Construction North - 2013 - (Page 15)

F e a t u r e THeFT in the Workplace C an you terminate for theft in the workplace? The standard rule for theft in the workplace has historically been that if you steal, you are fired. The basic reason for that rule is that trust has long been considered the most important aspect of the employee/employer relationship and when an employee steals, that trust is shattered. The rule has been eroded in recent years, with courts and arbitrators considering the circumstances of the theft and the circumstances of the employee. There is no formula for what exactly is considered but courts will look at things such as length of service, if the employee has shown remorse, if the employee has taken responsibility and if the theft was pre-mediated. It is important to remember that theft involves more than what we traditionally think of as theft, when the workplace is involved. There are positive acts of theft, like someone stealing copper wire from the warehouse, there are acts of theft by omission, like someone allowing a relative to go through the grocery check-out without ringing through an item, there is time theft, like someone surfing the web all day while he/she is being paid to work. There are also instances such as inflating the time worked on the time sheet, which has become increasingly common. The more removed the “theft” is from actual money, the less inclined employees are to consider the act theft. Additionally, employees will rationalize such acts by saying things like “everyone does it” or “the company doesn’t pay very much and this makes up for it.” The more this kind of behaviour is tolerated, the more it spreads. Employers can mitigate against this behaviour by having things like an Honour Policy, A Code of Conduct Policy and a Zero Tolerance for Theft Policy. In the grocery industries, it is common practice to have a zero-tolerance policy for theft. Employees are all made aware of the policy on an annual basis and it is generally posted in locations that are readily seen. On this basis, arbitrators and courts will uphold the discharge of employees for theft, even when the theft is not premediated, the amount is trivial, and the employee has a spotless record. The more removed the “theft” is from actual money, the less inclined employees are to consider the act theft. Another small thing that employers can do, at least in relation to fraudulent time sheets, is a line on a time sheet that says something like “I confirm that I have worked the time above and that putting in for time I have not worked is dishonest and is in fact fraud.” Studies have been done that show that this By Kathleen Stokes, LLB Weaver Simmons Barristers, Solicitors, Notaries simple line on a form will virtually eliminate employees falsifying their time. Employees who are reminded of the importance of honesty will seldom deviate from that principle around the time of the reminder. In the circumstance of a theft occurring in your workplace, it is still important for the employer to do an investigation. As an employer, you will be required to prove on the balance of probabilities that a theft occurred and that the employee you have identified is guilty of the theft. An investigation will involve talking to the suspected individual, as well as any witnesses and assessing the quality of the evidence they provide (including witness statements and video surveillance). If you determine it has occurred and the employee in question is responsible, you then have to determine a penalty. In coming to this conclusion, importance will be given by the courts as to whether or not the employee admits the conduct and is remorseful and whether or not the theft was premediated. Courts and arbitrators will also look at the employee’s personal circumstances such as financial hardship, marital issues or disability. In a unionized setting, an arbitrator can reinstate and courts can award high damages if the mitigating factors are significant enough. This can be a costly exercise, so it is important to do the investigation and the follow up properly and to remember that termination is no longer automatic in matters of theft in the workplace. ❑ Construction North 2013 • 15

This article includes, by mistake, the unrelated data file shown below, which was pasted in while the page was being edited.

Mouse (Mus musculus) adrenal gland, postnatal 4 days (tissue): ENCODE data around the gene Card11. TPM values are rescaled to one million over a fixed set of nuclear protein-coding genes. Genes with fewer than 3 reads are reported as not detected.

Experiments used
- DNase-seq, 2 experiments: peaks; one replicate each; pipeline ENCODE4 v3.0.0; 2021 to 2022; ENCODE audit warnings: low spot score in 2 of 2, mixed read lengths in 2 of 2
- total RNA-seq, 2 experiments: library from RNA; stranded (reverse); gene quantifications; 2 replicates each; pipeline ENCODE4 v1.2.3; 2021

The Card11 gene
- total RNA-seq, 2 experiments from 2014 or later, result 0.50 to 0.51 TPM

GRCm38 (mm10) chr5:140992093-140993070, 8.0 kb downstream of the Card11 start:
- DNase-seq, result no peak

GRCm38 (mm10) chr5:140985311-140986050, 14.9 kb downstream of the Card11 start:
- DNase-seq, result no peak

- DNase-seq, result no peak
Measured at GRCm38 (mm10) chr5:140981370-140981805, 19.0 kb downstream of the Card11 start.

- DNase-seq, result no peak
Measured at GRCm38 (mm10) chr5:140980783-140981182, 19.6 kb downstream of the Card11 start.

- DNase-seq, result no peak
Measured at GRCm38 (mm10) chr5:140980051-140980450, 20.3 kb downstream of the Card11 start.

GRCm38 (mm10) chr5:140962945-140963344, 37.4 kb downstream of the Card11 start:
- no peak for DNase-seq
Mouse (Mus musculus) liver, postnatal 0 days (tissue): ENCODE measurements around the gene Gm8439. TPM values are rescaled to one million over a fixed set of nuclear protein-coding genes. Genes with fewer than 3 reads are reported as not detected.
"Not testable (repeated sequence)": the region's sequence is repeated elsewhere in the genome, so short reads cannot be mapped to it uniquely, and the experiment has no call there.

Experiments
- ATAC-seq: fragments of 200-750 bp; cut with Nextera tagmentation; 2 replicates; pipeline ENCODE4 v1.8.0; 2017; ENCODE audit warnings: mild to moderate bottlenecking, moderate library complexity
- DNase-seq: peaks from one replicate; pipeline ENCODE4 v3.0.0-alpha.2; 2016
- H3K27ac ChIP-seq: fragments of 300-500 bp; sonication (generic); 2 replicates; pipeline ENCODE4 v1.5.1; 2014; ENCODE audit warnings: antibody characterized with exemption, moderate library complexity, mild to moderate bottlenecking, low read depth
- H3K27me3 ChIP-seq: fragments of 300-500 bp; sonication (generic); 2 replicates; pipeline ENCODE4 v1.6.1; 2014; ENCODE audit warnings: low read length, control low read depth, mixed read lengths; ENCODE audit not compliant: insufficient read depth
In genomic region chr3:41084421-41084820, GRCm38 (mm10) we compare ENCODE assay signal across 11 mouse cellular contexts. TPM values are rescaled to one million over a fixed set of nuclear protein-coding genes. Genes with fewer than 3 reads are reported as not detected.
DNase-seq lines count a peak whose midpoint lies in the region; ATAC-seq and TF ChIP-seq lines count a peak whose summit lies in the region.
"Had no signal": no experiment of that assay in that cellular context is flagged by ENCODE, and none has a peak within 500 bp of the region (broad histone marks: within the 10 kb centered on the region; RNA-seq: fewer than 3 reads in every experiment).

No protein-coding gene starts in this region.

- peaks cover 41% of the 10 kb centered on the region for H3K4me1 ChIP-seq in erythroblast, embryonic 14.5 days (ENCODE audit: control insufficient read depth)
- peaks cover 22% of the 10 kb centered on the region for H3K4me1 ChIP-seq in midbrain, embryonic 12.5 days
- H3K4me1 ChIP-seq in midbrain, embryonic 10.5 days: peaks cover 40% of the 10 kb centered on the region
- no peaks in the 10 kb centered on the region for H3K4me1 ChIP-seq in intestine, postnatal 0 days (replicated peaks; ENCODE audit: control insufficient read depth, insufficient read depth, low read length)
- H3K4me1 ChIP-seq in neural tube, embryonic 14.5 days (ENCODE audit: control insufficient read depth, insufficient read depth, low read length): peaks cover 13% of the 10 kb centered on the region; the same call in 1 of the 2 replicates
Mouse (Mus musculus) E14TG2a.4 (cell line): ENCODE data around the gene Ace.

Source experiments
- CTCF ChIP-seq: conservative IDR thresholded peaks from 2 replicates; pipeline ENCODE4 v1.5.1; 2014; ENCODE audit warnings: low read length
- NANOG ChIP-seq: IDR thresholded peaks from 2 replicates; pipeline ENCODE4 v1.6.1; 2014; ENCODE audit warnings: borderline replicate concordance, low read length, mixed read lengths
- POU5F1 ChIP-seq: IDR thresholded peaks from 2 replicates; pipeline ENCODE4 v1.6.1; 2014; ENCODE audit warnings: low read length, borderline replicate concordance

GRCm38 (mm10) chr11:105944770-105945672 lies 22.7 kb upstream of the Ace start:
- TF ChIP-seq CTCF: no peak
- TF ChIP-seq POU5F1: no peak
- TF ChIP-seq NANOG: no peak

Table of Contents for the Digital Edition of Construction North - 2013

Executive Director's Report
President's Report
Waiting for Funding
High Powered: PowerTel's 60 Years in the High Voltage Industry
Message from the Mayor of the City of Greater Sudbury
Theft in the Workplace
COCA Report
Building the Road to Prosperity: Investing in Infrastructure in Northern Ontario
2013 Annual Meeting Report
2013 Membership Report
Entertainment Report

Construction North - 2013